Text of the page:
The Green Party has fielded Ignacio Mongrell for the provincial election, completing the roster of candidates from the major parties.
The Greens say “Mongrell is a husband, environmentalist, and entrepreneur who proudly identifies as queer. He has worked with entrepreneurs for over 12 years at the Waterloo Accelerator Centre…. He is currently the Assistant Director at ICUBE, a business accelerator program at the University of Toronto.”
Michael Ford will be running for the Progressive Conservatives. Ford is, of course, the nephew of Premier Doug Ford and currently the city councillor for Etobicoke North.
Nadia Guerrera is representing the Liberals. She is teaches at Chaminade, where she heads the Social Science Department. Guerrera ran in Parkdale–High Park for the Liberals in 2018.
Faisal Hassan, our incumbent MPP, will be running again for the New Democrats.
Our MPP, Faisal Hassan, asked Queen’s Park to do something about the “proliferation of cannabis stores” in York South–Weston and the province. Ontarians are, he says, “losing the character of their neighbourhoods, with cannabis shops seemingly everywhere. At the municipal level, business improvement areas and residents have little influence on the location of these cannabis operations”.
Hassan said that the NDP’s plan was better: “well-regulated cannabis distribution, including control through the proven, responsible hands of the LCBO.”
The Attorney General, Doug Downey, took his question but dodged it with a non-answer.
Hassan said in his email circular that “There is a clear consensus throughout York South—Weston that things need to change”. He also said he supported Bill 235, which would give city halls the ability to veto retail applications.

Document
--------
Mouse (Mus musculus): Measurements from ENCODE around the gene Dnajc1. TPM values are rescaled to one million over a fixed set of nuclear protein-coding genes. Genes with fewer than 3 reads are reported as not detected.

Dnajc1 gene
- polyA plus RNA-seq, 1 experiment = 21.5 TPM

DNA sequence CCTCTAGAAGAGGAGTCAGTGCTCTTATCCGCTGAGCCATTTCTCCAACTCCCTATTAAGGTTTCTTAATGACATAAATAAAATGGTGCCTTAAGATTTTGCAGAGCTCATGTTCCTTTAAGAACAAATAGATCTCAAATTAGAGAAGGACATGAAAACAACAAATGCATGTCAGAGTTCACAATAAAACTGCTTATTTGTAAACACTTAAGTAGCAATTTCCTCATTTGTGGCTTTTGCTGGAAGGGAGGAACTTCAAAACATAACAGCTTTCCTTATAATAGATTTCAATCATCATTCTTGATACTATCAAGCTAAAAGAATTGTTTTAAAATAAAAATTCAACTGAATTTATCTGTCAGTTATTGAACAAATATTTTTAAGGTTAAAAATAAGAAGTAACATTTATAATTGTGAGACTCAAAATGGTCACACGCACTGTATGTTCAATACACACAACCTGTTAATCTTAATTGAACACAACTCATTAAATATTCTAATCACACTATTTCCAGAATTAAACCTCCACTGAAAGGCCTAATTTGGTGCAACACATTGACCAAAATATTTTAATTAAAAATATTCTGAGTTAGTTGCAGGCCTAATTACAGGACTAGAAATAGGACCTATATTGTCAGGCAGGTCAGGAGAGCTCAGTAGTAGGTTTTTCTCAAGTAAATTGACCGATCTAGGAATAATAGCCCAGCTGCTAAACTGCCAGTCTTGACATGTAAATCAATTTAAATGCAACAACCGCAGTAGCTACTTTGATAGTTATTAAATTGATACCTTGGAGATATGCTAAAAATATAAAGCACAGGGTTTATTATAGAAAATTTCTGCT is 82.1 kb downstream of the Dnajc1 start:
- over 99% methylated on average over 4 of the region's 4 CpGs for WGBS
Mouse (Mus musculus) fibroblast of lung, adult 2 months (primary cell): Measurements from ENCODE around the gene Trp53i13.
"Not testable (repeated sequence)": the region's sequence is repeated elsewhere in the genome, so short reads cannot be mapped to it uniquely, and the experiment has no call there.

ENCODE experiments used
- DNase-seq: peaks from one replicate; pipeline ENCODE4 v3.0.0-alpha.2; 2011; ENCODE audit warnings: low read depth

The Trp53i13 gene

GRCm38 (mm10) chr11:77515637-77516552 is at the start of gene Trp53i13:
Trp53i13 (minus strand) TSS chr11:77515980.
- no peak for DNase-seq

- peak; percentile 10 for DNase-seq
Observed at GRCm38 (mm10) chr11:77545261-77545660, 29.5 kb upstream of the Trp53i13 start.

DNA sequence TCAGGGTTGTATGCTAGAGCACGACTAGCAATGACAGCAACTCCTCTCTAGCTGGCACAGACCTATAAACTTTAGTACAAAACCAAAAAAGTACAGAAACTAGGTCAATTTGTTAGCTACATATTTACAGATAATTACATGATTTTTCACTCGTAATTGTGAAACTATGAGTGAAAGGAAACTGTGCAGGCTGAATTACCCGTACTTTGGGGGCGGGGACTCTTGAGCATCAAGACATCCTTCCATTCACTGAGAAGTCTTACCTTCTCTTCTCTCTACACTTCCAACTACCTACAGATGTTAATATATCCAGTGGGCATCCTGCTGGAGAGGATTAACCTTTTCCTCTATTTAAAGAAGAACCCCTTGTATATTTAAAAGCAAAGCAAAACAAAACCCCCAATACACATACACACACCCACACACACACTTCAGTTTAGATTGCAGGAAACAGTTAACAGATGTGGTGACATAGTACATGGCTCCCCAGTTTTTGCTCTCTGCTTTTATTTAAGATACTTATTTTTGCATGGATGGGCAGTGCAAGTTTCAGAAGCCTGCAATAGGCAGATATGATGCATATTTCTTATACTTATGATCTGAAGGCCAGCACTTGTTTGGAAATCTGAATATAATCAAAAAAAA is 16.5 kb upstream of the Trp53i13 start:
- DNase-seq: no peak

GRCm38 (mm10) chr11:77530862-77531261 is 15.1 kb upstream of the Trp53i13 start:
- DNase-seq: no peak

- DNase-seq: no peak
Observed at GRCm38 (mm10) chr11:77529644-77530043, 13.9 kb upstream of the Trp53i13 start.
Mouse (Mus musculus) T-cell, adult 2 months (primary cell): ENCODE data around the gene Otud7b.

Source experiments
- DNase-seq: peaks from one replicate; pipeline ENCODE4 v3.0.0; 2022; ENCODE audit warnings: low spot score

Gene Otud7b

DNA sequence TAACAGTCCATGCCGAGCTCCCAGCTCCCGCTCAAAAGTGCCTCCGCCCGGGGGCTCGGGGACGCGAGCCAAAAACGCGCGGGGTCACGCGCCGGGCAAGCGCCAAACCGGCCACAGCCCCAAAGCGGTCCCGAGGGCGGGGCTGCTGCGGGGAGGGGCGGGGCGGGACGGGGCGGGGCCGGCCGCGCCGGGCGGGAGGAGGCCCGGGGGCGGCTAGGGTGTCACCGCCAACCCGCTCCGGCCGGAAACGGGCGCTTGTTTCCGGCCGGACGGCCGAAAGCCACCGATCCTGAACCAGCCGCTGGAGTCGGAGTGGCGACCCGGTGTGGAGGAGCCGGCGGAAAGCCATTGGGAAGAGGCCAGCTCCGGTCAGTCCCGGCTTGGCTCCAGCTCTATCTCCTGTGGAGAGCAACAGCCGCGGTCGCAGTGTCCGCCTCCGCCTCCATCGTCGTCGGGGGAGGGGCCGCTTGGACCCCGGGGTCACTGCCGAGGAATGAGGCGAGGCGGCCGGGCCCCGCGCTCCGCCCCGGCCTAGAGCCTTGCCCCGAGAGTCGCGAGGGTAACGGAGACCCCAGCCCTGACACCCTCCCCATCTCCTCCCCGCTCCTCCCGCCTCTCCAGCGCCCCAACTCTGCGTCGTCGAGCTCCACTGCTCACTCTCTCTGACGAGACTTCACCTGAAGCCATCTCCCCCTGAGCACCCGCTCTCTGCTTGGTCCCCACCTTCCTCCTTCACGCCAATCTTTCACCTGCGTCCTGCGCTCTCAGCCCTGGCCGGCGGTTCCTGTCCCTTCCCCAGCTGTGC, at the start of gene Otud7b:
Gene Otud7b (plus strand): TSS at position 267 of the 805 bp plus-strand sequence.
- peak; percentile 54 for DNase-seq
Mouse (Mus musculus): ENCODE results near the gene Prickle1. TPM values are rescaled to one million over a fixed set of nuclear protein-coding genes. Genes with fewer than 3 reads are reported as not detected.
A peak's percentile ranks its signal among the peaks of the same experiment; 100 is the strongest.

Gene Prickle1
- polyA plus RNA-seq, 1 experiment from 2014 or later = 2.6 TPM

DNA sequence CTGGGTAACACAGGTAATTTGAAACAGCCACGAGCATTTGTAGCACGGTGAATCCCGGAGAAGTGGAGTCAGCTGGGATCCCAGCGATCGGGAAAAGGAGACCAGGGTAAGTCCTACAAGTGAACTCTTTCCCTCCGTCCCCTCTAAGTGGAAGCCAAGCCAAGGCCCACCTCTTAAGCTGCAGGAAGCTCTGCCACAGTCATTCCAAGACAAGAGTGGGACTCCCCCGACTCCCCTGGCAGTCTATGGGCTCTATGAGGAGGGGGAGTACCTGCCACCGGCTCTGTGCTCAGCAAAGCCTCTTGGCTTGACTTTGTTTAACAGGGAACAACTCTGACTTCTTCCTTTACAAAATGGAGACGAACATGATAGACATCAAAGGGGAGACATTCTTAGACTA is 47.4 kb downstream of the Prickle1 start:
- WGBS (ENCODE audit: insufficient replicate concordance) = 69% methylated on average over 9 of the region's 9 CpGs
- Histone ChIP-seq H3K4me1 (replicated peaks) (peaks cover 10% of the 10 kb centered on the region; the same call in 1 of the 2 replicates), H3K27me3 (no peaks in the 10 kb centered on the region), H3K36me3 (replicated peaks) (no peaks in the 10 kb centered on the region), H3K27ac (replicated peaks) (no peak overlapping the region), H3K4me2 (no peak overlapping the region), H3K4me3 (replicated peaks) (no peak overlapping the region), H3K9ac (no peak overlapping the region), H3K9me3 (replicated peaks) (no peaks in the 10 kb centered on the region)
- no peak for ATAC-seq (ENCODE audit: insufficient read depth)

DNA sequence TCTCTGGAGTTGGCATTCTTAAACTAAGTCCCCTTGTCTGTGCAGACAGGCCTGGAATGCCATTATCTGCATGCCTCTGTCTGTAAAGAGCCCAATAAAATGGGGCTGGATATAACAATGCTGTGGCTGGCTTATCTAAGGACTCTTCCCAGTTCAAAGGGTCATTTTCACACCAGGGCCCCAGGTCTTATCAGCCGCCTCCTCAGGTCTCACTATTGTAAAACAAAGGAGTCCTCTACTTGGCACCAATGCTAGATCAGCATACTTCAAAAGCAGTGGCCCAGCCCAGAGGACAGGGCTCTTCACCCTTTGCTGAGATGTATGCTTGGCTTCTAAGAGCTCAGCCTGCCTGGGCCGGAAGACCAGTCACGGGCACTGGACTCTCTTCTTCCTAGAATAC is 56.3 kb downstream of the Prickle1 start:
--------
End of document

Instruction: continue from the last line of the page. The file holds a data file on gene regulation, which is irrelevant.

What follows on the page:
My toke take: I don’t like pot, and I have no particular love for cannabis shops. I think I’ve been in one once—and you know what? It was really nice.
I’m also not really sure what the harm is. It seems to me that nearly all pot shops are responsible retailers, and are, in fact, extremely quiet. I’d certainly rather have a pot shop next to me than a muffler—or even coffee—shop.
Pot shops are making jobs, supporting a nascent national industry, and providing a service people pay for. They don’t work on large margins (they must buy from their largest competitor), and these are very early days yet. I say we let the market decide. If they’re truly not wanted, they’ll go out of business. Otherwise, let them bloom.
Weston, Mount Dennis, and Humber Heights are hotspots for the COVID virus, with some of the highest rates of infection in the city. Excluding healthcare transmissions, Weston is the second-most infected neighbourhood.
Humber Heights, just across the river, has the highest rate in the city, with 1525 cases per 100,000 residents.
Weston has the second-highest rate in the city: 1022 per 100,000.
Mount Dennis is fifth, with 904 cases per 100,000.
This is, of course, terrible and tragic, but it may be explainable by a higher concentration of nursing homes, which have been responsible for many transmissions.
In part, this is the case: excluding institutional cases, Mount Dennis and Humber Heights fall to a more typical number of cases. Weston, however, does not.